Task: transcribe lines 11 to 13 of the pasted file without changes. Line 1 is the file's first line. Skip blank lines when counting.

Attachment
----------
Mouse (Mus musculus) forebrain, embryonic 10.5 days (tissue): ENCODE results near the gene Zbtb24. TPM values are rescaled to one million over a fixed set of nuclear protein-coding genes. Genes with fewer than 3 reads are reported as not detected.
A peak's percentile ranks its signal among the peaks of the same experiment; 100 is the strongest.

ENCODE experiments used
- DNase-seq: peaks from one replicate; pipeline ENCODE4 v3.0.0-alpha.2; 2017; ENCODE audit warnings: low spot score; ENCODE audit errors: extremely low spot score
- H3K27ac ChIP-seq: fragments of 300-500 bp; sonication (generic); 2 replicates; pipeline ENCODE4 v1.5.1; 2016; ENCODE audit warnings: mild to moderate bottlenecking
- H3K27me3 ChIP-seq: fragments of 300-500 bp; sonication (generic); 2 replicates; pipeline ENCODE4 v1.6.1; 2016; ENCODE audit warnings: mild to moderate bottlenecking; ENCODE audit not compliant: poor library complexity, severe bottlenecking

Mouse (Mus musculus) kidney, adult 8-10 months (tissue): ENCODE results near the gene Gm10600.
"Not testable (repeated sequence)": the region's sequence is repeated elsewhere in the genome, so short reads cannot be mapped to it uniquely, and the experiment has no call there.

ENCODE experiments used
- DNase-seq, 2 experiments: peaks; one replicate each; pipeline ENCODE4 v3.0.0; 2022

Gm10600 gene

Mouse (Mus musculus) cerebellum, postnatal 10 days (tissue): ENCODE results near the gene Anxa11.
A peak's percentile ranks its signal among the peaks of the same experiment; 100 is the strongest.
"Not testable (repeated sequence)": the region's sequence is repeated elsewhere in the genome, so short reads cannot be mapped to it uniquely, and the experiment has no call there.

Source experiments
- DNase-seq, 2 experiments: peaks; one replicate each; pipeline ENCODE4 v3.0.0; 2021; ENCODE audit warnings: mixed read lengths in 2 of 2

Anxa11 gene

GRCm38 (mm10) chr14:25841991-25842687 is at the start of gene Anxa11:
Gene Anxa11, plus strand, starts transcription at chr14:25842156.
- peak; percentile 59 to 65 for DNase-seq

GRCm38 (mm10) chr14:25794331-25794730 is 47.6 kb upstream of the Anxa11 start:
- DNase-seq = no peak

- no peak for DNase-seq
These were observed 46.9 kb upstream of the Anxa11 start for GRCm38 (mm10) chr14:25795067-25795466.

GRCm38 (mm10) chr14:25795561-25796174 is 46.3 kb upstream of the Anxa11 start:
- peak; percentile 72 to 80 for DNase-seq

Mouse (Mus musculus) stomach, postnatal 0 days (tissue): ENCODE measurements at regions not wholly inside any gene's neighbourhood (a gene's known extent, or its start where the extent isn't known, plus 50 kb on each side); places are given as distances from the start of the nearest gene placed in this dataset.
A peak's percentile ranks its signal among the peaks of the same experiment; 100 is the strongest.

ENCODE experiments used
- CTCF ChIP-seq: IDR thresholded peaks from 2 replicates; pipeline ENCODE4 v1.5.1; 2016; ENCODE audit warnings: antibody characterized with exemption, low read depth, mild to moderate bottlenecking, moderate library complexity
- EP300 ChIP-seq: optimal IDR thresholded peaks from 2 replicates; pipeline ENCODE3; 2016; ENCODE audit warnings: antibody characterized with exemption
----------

Gm10600 gene

Mouse (Mus musculus) cerebellum, postnatal 10 days (tissue): ENCODE results near the gene Anxa11.
A peak's percentile ranks its signal among the peaks of the same experiment; 100 is the strongest.